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FAA To Change Air Traffic Controller Schedule After Another Falls Asleep On The Job

Tracy Bloom |
April 16, 2011 | 2:39 p.m. PDT

Executive Producer

Miami airport air traffic control building (creative commons)
Miami airport air traffic control building (creative commons)
Federal officials said Saturday that the work schedules of air traffic controllers will soon change following several instances where controllers fell asleep on the job.

The government announced on Saturday that yet another air traffic controller fell asleep on duty, marking the seventh time that has happened this year. The air traffic controller was suspended, the FAA said.

CNN reported

The incident occurred at the Miami Air Route Traffic Control Center during the midnight shift early Saturday morning, two days before the FAA is expected to conduct meetings on air traffic control safety and professionalism, the FAA reported.

According to a preliminary review of air traffic tapes, the controller did not miss any calls from aircraft and there was no operational impact, the agency said in a statement. The incident was reported to a manager by another controller, the FAA said. There were 12 controllers and two managers on duty.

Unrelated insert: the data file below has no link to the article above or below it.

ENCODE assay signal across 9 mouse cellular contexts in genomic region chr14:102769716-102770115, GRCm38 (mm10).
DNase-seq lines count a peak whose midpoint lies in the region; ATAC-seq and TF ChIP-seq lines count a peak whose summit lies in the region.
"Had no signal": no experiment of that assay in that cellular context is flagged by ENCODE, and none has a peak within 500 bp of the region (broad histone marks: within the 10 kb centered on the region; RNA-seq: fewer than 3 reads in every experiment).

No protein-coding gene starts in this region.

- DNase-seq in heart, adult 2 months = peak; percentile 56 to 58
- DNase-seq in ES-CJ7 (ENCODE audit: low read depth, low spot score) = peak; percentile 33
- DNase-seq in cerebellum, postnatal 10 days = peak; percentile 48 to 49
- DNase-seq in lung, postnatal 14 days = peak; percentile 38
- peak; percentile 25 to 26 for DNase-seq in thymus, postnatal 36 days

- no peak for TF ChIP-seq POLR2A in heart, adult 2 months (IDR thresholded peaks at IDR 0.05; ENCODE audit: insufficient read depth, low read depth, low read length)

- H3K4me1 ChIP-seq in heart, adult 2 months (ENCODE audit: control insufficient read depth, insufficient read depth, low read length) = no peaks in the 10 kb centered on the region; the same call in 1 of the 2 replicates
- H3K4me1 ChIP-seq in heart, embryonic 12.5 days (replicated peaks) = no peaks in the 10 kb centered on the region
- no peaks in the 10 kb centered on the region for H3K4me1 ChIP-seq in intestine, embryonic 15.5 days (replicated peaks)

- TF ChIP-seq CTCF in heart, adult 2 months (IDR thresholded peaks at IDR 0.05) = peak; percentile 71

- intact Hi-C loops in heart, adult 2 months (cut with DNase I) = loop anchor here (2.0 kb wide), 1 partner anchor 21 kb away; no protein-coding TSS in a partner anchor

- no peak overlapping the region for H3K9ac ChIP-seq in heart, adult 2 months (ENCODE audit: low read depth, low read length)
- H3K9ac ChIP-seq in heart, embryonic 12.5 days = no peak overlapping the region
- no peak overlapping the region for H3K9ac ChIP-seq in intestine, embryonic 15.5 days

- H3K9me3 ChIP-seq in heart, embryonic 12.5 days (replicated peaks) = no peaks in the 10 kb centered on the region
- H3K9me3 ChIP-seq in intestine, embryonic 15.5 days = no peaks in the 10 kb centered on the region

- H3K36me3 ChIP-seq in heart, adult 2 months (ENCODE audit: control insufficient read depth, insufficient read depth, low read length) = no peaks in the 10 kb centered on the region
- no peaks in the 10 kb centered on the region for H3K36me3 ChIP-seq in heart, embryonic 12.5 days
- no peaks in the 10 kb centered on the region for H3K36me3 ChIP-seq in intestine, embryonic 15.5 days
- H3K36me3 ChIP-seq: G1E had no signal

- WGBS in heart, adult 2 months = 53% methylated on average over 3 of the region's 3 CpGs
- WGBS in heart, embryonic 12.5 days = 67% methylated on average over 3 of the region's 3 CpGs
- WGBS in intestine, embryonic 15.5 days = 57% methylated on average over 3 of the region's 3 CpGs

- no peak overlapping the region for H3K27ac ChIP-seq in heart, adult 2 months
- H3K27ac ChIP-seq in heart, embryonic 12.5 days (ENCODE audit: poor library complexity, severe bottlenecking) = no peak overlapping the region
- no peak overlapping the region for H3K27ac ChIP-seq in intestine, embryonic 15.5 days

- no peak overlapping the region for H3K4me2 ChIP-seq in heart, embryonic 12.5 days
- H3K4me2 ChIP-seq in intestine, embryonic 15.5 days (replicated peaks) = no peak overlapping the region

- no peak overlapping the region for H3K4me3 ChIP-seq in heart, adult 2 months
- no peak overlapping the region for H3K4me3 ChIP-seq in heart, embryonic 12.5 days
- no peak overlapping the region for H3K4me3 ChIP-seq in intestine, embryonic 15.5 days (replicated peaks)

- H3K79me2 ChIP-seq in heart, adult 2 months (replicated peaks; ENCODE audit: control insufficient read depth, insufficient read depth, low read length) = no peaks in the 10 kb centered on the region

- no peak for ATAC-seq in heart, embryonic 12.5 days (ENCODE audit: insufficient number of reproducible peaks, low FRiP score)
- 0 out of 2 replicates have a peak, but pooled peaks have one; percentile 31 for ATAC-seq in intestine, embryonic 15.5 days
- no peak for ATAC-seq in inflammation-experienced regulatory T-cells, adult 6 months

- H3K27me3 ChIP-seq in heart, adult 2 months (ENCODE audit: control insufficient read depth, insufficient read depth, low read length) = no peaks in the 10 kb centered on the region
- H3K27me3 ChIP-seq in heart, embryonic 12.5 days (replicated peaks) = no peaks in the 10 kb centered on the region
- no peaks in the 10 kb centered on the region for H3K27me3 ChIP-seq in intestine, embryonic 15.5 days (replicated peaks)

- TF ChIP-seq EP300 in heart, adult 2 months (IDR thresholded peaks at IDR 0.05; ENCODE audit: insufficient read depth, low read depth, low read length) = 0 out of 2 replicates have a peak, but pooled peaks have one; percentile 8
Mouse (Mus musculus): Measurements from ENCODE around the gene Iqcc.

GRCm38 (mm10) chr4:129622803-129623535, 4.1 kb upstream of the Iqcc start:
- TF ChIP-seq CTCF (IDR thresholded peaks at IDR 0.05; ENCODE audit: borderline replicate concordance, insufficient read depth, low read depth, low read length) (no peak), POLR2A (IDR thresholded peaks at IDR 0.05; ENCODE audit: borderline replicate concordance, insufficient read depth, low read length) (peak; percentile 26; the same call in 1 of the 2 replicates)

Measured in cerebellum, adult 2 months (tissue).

All of the instances of air traffic controllers falling asleep while working happened during the midnight shift. Most of the incidents appear to be accidental, but it appears at least one controller fell asleep on purpose.

USA Today reported: "None of the incidents has come close to triggering an accident, but the cases have undermined public confidence in the system and prompted widespread criticism."

As a result, the FAA will soon implement changes to controller schedules.

"We are taking important steps today that will make a real difference in fighting air traffic controller fatigue. But we know we'll need to do more," FAA Administrator Randy Babbitt said.

In a statement, Babbitt said scheduling practices that could be contributing to air traffic controller fatigue will be prohibited. The news rules are expected to be enacted within 72 hours. Babbit said on Wednesday that an additional controller would be placed on the midnight shift at 27 control towers across the U.S. Currently, only one controller works that shift.

"We are taking swift action to ensure the safety of our aviation system," Transportation Secretary Ray LaHood said in a statement Saturday. "There is no excuse for air traffic controllers to be sleeping on the job. We will do everything we can to put an end to this."

The head of the FAA Air Traffic Organization, Hank Krakowski, resigned on Thursday amid revelations that several air traffic controllers had fallen asleep during their shift this year came to light.



 

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